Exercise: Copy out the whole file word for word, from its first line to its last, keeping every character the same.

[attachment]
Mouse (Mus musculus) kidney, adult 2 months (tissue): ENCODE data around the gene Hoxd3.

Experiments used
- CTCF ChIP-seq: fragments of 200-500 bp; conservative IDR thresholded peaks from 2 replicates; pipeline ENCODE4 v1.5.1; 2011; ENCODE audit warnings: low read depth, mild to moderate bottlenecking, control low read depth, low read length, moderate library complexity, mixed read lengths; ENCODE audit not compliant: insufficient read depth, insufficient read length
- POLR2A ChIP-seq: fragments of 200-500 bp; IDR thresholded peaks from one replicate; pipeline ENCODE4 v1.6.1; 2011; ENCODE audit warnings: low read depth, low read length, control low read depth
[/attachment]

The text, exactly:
Mouse (Mus musculus) kidney, adult 2 months (tissue): ENCODE data around the gene Hoxd3.

Experiments used
- CTCF ChIP-seq: fragments of 200-500 bp; conservative IDR thresholded peaks from 2 replicates; pipeline ENCODE4 v1.5.1; 2011; ENCODE audit warnings: low read depth, mild to moderate bottlenecking, control low read depth, low read length, moderate library complexity, mixed read lengths; ENCODE audit not compliant: insufficient read depth, insufficient read length
- POLR2A ChIP-seq: fragments of 200-500 bp; IDR thresholded peaks from one replicate; pipeline ENCODE4 v1.6.1; 2011; ENCODE audit warnings: low read depth, low read length, control low read depth